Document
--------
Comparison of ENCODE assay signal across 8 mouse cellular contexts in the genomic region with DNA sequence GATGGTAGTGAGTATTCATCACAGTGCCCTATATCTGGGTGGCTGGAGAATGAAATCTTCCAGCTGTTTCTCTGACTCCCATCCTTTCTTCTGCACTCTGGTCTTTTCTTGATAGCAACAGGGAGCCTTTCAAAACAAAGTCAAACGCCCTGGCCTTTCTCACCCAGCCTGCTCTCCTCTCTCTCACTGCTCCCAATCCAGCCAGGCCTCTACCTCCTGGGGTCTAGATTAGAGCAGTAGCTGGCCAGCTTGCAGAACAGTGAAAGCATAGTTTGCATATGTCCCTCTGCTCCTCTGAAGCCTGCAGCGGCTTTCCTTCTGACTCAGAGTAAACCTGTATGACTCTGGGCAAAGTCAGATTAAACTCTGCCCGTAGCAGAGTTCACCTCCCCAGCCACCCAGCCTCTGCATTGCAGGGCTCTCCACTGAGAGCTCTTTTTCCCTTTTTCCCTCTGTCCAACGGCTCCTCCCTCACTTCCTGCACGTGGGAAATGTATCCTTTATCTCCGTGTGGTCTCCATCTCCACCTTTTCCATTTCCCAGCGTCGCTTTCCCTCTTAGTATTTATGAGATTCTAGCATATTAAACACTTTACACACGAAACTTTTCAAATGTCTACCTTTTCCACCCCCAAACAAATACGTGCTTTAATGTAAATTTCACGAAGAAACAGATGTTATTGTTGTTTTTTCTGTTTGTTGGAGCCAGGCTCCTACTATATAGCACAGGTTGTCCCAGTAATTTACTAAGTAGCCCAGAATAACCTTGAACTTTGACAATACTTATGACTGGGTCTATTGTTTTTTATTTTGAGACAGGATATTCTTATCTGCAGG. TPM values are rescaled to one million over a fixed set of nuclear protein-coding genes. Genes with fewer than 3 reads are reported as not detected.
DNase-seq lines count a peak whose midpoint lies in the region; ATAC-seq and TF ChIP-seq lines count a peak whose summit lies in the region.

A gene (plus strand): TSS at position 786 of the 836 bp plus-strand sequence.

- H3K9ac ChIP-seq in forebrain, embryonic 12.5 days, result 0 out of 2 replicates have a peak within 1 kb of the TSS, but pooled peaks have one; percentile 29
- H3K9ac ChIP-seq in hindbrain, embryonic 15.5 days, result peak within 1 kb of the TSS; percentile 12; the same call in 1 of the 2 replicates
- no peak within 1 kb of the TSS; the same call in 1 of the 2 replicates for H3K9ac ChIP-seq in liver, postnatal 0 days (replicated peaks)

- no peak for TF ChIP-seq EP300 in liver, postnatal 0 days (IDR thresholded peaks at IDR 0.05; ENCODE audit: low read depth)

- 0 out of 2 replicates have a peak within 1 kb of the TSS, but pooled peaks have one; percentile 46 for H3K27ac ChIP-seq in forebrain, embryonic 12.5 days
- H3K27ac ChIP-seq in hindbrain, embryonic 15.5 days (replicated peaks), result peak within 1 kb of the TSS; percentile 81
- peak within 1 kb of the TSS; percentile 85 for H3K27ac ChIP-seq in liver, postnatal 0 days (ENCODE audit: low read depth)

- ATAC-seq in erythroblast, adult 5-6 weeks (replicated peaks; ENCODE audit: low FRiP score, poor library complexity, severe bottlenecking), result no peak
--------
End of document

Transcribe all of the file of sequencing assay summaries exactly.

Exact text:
Comparison of ENCODE assay signal across 8 mouse cellular contexts in the genomic region with DNA sequence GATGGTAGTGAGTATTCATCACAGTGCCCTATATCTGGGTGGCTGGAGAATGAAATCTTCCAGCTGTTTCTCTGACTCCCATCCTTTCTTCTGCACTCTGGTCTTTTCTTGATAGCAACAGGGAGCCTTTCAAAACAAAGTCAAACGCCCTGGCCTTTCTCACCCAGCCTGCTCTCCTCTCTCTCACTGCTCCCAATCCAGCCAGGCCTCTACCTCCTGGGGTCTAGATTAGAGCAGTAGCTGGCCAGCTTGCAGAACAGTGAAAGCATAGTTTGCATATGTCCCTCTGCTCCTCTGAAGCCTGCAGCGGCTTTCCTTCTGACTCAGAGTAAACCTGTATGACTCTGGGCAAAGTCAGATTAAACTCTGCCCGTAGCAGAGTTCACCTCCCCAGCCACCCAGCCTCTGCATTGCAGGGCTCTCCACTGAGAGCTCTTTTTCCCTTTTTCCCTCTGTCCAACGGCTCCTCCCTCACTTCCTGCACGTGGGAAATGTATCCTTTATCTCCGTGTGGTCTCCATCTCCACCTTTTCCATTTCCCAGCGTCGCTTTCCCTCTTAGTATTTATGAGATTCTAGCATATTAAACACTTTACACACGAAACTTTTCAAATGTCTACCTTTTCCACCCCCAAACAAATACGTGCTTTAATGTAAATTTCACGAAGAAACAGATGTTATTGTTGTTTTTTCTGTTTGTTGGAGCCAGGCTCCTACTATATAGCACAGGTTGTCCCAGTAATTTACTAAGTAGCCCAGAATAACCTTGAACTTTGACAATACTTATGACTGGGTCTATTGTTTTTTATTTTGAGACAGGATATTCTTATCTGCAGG. TPM values are rescaled to one million over a fixed set of nuclear protein-coding genes. Genes with fewer than 3 reads are reported as not detected.
DNase-seq lines count a peak whose midpoint lies in the region; ATAC-seq and TF ChIP-seq lines count a peak whose summit lies in the region.

A gene (plus strand): TSS at position 786 of the 836 bp plus-strand sequence.

- H3K9ac ChIP-seq in forebrain, embryonic 12.5 days, result 0 out of 2 replicates have a peak within 1 kb of the TSS, but pooled peaks have one; percentile 29
- H3K9ac ChIP-seq in hindbrain, embryonic 15.5 days, result peak within 1 kb of the TSS; percentile 12; the same call in 1 of the 2 replicates
- no peak within 1 kb of the TSS; the same call in 1 of the 2 replicates for H3K9ac ChIP-seq in liver, postnatal 0 days (replicated peaks)

- no peak for TF ChIP-seq EP300 in liver, postnatal 0 days (IDR thresholded peaks at IDR 0.05; ENCODE audit: low read depth)

- 0 out of 2 replicates have a peak within 1 kb of the TSS, but pooled peaks have one; percentile 46 for H3K27ac ChIP-seq in forebrain, embryonic 12.5 days
- H3K27ac ChIP-seq in hindbrain, embryonic 15.5 days (replicated peaks), result peak within 1 kb of the TSS; percentile 81
- peak within 1 kb of the TSS; percentile 85 for H3K27ac ChIP-seq in liver, postnatal 0 days (ENCODE audit: low read depth)

- ATAC-seq in erythroblast, adult 5-6 weeks (replicated peaks; ENCODE audit: low FRiP score, poor library complexity, severe bottlenecking), result no peak